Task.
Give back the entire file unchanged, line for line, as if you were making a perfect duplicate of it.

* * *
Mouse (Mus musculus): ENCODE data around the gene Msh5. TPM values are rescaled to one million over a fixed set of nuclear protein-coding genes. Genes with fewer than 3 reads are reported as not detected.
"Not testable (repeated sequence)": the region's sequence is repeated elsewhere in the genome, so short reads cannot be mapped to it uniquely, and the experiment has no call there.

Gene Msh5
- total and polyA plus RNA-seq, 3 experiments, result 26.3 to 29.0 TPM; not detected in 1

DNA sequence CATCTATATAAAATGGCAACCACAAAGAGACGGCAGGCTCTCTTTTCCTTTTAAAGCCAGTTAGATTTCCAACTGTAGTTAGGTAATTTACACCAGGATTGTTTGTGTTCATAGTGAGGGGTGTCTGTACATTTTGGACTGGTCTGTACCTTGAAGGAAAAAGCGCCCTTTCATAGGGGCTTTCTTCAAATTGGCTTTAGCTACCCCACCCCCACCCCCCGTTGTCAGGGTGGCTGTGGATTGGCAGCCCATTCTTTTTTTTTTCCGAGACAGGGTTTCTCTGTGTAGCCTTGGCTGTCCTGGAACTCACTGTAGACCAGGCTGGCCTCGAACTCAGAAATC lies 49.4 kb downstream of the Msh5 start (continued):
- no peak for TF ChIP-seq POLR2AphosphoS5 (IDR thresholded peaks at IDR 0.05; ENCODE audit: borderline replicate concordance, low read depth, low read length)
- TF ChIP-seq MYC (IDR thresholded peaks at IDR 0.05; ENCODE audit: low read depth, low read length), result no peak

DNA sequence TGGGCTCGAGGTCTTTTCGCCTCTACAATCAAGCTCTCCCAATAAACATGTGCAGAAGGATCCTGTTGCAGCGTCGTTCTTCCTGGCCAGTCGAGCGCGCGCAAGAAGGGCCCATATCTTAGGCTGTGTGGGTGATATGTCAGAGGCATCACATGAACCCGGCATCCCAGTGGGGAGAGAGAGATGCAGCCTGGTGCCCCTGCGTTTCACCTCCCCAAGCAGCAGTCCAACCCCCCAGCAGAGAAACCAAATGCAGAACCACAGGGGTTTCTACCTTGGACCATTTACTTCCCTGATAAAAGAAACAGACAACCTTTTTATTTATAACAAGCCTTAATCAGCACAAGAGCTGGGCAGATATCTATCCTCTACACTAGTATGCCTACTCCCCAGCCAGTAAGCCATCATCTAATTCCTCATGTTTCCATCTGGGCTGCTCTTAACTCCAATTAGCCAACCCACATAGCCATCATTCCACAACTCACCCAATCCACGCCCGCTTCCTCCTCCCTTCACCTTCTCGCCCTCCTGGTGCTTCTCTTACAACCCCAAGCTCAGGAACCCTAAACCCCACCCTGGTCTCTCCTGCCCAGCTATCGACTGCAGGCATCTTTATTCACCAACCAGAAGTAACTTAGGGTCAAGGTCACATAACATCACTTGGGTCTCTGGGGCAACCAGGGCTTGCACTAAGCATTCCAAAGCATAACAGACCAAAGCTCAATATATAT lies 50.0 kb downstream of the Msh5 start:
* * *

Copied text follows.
Mouse (Mus musculus): ENCODE data around the gene Msh5. TPM values are rescaled to one million over a fixed set of nuclear protein-coding genes. Genes with fewer than 3 reads are reported as not detected.
"Not testable (repeated sequence)": the region's sequence is repeated elsewhere in the genome, so short reads cannot be mapped to it uniquely, and the experiment has no call there.

Gene Msh5
- total and polyA plus RNA-seq, 3 experiments, result 26.3 to 29.0 TPM; not detected in 1

DNA sequence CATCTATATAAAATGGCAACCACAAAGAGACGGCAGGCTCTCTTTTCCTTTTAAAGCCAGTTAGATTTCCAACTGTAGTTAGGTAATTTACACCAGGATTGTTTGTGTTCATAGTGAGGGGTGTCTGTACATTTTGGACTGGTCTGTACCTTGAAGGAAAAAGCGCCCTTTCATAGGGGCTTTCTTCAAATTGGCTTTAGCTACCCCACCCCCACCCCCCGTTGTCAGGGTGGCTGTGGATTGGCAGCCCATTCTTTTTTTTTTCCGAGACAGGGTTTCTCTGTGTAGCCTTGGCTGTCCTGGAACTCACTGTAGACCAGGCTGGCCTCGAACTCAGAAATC lies 49.4 kb downstream of the Msh5 start (continued):
- no peak for TF ChIP-seq POLR2AphosphoS5 (IDR thresholded peaks at IDR 0.05; ENCODE audit: borderline replicate concordance, low read depth, low read length)
- TF ChIP-seq MYC (IDR thresholded peaks at IDR 0.05; ENCODE audit: low read depth, low read length), result no peak

DNA sequence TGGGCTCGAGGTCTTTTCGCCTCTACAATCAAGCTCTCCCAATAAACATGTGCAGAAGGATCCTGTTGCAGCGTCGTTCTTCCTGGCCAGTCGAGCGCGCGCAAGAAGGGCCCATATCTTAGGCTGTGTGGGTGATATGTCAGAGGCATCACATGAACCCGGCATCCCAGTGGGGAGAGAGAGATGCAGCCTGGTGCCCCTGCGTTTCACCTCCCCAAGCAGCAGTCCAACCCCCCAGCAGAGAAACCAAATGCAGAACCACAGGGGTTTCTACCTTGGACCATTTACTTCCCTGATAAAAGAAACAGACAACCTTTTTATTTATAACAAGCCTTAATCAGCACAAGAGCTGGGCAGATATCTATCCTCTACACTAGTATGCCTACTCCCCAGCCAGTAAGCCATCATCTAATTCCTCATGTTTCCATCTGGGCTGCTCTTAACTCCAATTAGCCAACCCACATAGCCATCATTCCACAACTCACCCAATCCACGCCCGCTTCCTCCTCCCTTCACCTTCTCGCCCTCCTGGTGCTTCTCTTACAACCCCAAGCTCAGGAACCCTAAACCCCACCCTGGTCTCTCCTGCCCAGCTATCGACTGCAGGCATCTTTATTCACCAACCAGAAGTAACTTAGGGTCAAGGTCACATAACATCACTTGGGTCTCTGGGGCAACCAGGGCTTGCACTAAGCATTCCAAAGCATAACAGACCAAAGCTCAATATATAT lies 50.0 kb downstream of the Msh5 start: